Well over a third of consumers say they are more likely to visit a business that cares about sustainability; smart meters can help with this too as they are an essential part of Britain’s commitment to reaching net zero, helping to reduce reliance on fossil fuels such as coal and gas.

Energy efficiency advice for hospitality businesses, developed by Energy Saving Trust:

Heating and hot water – These can be significant energy users, but it’s not always easy to tell how much of each you’re using. If you offer accommodation then heating your premises may be the biggest, but if you run a catering business then you may need to consider how you heat water.

Either way, the first thing to do is get to grips with your equipment’s controls and make sure you’re only heating the rooms or water that you need, when you need it and only to the required temperature.

Standby to switch off – Look around your business premises and you’re likely to find something not in use that can be switched off. It sounds obvious but can help you to start saving right away.

Cold storage – The only way to make a fridge or freezer more efficient is to buy a more efficient model. Make sure you consider energy use when buying any new equipment but especially big things like this.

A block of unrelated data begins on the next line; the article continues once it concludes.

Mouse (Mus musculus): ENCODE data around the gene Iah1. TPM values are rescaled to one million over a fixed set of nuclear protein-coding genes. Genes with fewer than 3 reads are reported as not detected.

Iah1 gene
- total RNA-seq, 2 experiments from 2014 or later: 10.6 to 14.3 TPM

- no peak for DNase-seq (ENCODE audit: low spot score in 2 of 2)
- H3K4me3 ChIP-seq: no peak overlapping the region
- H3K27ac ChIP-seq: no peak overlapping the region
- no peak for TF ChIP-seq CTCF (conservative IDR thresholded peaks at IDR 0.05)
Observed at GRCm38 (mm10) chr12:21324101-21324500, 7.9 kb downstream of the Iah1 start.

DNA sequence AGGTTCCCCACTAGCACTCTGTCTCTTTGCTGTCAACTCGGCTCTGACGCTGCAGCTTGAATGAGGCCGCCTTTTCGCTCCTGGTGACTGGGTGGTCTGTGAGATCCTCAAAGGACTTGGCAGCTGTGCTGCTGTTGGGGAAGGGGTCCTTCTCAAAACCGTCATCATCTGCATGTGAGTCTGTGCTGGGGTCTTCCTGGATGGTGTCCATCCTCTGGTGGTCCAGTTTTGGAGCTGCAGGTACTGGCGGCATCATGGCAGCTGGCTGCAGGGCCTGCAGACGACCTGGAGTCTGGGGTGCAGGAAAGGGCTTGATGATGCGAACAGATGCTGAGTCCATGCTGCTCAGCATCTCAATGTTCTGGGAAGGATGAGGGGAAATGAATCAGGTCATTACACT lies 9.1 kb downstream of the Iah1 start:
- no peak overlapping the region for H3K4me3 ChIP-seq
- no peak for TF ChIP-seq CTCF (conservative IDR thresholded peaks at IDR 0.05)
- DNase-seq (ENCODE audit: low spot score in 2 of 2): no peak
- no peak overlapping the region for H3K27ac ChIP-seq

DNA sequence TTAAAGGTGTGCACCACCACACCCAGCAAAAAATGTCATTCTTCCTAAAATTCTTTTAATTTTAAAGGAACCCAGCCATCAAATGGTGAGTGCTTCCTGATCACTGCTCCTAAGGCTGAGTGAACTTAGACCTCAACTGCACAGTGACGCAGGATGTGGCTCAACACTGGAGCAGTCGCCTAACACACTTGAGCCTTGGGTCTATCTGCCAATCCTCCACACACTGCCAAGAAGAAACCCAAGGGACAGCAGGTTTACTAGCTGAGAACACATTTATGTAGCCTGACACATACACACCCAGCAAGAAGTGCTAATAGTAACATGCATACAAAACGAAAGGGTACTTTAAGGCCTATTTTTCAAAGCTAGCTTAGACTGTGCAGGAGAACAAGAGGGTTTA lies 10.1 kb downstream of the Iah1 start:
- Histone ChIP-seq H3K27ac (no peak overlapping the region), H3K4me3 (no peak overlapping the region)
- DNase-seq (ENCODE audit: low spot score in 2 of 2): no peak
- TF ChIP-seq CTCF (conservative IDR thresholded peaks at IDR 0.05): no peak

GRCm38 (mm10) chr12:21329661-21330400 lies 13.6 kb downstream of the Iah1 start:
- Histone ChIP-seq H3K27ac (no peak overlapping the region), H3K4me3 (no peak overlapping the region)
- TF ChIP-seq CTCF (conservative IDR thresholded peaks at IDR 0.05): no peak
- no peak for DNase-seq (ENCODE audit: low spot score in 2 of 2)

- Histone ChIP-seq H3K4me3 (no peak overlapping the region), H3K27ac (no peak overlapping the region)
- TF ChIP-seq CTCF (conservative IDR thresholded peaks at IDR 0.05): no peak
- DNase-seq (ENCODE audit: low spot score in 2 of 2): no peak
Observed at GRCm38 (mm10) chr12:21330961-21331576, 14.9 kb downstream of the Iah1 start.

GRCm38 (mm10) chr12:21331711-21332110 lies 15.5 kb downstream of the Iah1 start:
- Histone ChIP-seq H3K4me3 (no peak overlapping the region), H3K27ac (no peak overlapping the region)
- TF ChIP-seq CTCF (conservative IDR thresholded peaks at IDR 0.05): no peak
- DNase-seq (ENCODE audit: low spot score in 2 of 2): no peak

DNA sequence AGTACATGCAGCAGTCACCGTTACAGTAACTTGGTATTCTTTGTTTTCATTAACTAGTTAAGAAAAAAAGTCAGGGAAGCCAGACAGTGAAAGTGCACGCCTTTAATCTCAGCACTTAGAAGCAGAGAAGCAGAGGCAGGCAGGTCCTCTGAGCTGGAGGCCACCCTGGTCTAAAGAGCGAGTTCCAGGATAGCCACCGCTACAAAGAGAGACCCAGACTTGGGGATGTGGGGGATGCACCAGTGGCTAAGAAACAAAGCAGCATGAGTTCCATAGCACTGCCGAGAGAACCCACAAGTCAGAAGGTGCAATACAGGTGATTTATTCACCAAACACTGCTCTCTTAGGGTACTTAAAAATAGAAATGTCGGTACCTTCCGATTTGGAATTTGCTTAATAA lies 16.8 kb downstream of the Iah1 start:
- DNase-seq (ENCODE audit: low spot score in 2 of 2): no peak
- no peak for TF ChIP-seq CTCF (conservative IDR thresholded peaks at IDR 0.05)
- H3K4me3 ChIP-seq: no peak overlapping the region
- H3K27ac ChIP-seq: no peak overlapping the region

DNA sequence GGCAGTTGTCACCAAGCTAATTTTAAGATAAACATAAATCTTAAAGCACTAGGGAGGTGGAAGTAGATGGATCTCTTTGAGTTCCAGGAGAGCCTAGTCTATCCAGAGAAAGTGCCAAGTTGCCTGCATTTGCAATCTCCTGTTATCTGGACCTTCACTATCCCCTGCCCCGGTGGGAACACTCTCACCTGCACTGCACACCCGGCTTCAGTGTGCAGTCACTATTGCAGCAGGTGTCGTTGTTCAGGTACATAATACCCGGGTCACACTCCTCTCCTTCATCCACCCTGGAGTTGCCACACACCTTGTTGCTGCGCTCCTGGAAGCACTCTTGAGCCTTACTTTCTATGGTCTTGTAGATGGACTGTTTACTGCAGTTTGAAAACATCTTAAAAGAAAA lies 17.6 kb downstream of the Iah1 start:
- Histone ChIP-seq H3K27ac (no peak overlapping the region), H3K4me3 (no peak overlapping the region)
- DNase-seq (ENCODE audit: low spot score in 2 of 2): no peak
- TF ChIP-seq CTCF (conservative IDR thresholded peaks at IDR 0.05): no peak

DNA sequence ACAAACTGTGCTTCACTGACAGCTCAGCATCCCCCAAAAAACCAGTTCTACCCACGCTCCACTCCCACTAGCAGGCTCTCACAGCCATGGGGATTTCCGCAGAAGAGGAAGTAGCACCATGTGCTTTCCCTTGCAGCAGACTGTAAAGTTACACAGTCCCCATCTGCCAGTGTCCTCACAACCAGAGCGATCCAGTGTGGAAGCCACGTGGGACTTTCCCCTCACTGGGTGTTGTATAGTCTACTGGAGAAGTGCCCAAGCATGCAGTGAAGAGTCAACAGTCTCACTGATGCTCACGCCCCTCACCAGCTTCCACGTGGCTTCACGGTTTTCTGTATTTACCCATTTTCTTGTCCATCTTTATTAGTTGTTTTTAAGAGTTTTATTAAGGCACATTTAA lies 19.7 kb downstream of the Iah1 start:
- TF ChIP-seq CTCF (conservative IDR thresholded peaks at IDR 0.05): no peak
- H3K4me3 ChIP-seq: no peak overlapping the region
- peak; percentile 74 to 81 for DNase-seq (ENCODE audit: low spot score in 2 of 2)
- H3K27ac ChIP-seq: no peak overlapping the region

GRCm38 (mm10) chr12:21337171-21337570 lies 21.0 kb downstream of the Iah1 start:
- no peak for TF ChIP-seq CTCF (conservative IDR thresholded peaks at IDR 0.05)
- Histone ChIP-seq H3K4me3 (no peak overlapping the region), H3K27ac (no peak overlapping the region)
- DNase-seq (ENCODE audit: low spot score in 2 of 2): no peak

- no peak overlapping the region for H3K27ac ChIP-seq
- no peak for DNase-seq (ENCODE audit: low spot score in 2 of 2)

Also consider if you need equipment like fridges and freezers on consistently. Can you empty one fridge and turn it off, even temporarily while stocks are low?

Lighting – You need to create the right lighting to give your customers a comfortable environment and to give your staff enough light to do their job, so you probably don’t want to compromise on lighting quality and levels. The key here is to work out which areas need to be lit and when. Does that room need to be lit when there’s no-one in there?

Different rooms need different approaches to managing lighting – a lobby probably needs to be lit all the time, whereas a function room only when it’s being used and a store room even less often. Get your staff engaged in energy saving so they want to switch the lights off when they can.

Check your energy bills and ensure you only pay for what you use – If you don’t know what you’re spending, you won’t know what you can save. Many smaller businesses are eligible for a smart meter, which will give you accurate bills, not estimates.